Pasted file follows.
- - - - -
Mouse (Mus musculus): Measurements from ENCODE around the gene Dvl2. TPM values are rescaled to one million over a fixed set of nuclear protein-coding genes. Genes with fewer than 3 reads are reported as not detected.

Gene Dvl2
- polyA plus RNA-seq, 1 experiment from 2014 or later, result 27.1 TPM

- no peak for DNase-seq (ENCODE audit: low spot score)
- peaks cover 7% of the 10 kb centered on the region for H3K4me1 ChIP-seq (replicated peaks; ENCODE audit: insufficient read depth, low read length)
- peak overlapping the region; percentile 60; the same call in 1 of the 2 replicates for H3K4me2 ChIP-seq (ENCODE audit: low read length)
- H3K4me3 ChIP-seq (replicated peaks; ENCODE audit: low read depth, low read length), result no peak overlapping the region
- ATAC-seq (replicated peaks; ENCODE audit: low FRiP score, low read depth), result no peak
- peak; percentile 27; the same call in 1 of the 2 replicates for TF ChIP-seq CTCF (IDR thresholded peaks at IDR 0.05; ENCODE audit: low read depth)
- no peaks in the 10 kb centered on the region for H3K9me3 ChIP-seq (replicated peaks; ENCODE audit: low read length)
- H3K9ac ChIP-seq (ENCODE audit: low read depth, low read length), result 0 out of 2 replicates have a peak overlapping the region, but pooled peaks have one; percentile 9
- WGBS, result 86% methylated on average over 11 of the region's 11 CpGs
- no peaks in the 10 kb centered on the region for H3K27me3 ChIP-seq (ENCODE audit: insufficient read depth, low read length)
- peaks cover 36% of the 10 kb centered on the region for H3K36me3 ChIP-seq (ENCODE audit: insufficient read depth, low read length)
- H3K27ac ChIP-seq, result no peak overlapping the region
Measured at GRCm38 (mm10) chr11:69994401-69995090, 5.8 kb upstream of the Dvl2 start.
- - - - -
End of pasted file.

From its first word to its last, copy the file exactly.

Mouse (Mus musculus): Measurements from ENCODE around the gene Dvl2. TPM values are rescaled to one million over a fixed set of nuclear protein-coding genes. Genes with fewer than 3 reads are reported as not detected.

Gene Dvl2
- polyA plus RNA-seq, 1 experiment from 2014 or later, result 27.1 TPM

- no peak for DNase-seq (ENCODE audit: low spot score)
- peaks cover 7% of the 10 kb centered on the region for H3K4me1 ChIP-seq (replicated peaks; ENCODE audit: insufficient read depth, low read length)
- peak overlapping the region; percentile 60; the same call in 1 of the 2 replicates for H3K4me2 ChIP-seq (ENCODE audit: low read length)
- H3K4me3 ChIP-seq (replicated peaks; ENCODE audit: low read depth, low read length), result no peak overlapping the region
- ATAC-seq (replicated peaks; ENCODE audit: low FRiP score, low read depth), result no peak
- peak; percentile 27; the same call in 1 of the 2 replicates for TF ChIP-seq CTCF (IDR thresholded peaks at IDR 0.05; ENCODE audit: low read depth)
- no peaks in the 10 kb centered on the region for H3K9me3 ChIP-seq (replicated peaks; ENCODE audit: low read length)
- H3K9ac ChIP-seq (ENCODE audit: low read depth, low read length), result 0 out of 2 replicates have a peak overlapping the region, but pooled peaks have one; percentile 9
- WGBS, result 86% methylated on average over 11 of the region's 11 CpGs
- no peaks in the 10 kb centered on the region for H3K27me3 ChIP-seq (ENCODE audit: insufficient read depth, low read length)
- peaks cover 36% of the 10 kb centered on the region for H3K36me3 ChIP-seq (ENCODE audit: insufficient read depth, low read length)
- H3K27ac ChIP-seq, result no peak overlapping the region
Measured at GRCm38 (mm10) chr11:69994401-69995090, 5.8 kb upstream of the Dvl2 start.